Anti-tumor necrosis factor therapy decreases the risk of initial intestinal surgery after diagnosis of Crohn’s disease of inflammatory type
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Anti-tumor necrosis factor (TNF) therapy induces and maintains clinical remission in patients with Crohn’s disease (CD). However, the effect of anti-TNF therapy on the natural course of CD remains controversial. We aimed to investigate the effect of anti-TNF therapy on the initial intestinal surgery for CD.
In this single-center retrospective cohort study, clinical course of 199 CD patients of inflammatory type at the initial diagnosis (the period between 1973 and 2014) was precisely reviewed until the end of 2016. Patients were divided into TNF and non-TNF groups based on anti-TNF agent use. After comparisons of clinical characteristics and medical treatments, propensity scores were calculated for covariates. Risk of intestinal surgery was compared by a Cox proportional hazards model using the propensity scores. The effect of immunomodulators on initial intestinal surgery was assessed in the TNF group.
During the study period, 108 patients received anti-TNF therapy. The patients in the TNF group were diagnosed more recently, and more frequently had isolated colonic involvement, and perianal disease. Immunomodulators were more frequently used in the TNF group. Cumulative probability of initial intestinal surgery was significantly lower in the TNF group (P < 0.0001). The hazard ratio in the TNF group was 0.32 (95% CI 0.13–0.74). Immunomodulators did not decrease the risk of initial intestinal surgery.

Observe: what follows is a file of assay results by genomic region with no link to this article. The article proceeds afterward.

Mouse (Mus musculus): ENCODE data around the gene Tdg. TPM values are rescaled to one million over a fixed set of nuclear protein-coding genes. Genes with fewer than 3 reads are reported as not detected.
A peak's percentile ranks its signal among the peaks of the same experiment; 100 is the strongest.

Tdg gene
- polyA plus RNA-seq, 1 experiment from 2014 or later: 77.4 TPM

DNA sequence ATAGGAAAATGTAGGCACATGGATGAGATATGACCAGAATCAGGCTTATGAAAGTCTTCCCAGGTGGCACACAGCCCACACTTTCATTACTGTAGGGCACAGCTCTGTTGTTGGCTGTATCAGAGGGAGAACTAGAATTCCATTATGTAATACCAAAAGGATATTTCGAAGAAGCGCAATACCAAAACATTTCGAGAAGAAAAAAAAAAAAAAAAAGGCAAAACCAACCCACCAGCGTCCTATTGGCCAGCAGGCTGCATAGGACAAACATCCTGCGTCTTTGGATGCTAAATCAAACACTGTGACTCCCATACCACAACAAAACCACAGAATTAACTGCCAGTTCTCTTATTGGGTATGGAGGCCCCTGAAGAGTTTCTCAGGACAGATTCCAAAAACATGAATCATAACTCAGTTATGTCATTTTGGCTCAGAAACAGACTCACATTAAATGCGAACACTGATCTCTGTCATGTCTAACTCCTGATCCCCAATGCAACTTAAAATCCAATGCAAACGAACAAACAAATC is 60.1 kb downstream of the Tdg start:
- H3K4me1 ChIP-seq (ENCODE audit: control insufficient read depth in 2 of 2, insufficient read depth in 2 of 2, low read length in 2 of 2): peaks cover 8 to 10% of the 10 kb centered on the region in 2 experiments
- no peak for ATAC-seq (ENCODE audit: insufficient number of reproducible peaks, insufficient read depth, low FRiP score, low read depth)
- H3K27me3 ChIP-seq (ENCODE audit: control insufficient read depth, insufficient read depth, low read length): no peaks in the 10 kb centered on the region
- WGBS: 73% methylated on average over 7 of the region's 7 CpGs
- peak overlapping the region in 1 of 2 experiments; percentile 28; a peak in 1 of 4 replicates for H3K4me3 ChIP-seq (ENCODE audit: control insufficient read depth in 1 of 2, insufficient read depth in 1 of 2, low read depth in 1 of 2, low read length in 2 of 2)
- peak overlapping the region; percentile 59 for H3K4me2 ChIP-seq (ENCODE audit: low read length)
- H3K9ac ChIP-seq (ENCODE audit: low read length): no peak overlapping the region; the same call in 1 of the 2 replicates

Anti-TNF therapy can decrease the risk of intestinal surgery among patients with inflammatory-type CD at the initial diagnosis. Further studies should be necessary to determine the additive effect of immunomodulators on the risk of intestinal surgery.
KeywordsCrohn’s disease Intestinal surgery Anti-TNF therapy
Tumor necrosis factor
Inflammatory bowel disease
The authors received generous statistical support from J. Kishimoto, a statistician at Kyushu University, Fukuoka, Japan.
Compliance with ethical standards
Conflict of interest
Motohiro Esaki received research grants from, Mitsubishi Tanabe Pharma (MTP), EA Pharma (EAP), AbbVie GK (AGK), ZERIA Pharma (ZP), and Asahi Kasei Medical (AKM), and lecture fee from MTP and AGK. Takayuki Matsumoto received research grants from MTP, EAP, and Nippon Kayaku, and lecture fee from MTP, EAP, KYORIN Pharma, AGK, Janssen Pharma, Mochida Pharma, Pfizer, ZP, and AstraZeneca, and advisory fee from JIMRO, Kissei Pharma, and Takeda Pharma (TP). Takanari Kitazono received research grants from Daiichi Sankyo (DS), TP, MTP, Astellas Pharma, Chugai Pharma, MSD, Boehringer Ingelheim, Bristol-Myers, Kyowa Hakko Kirin, AKM, Otsuka Pharma, and Torii Pharma, and lecture fee from DS. The remaining authors disclose no conflicts of interest. This study did not receive any financial support.
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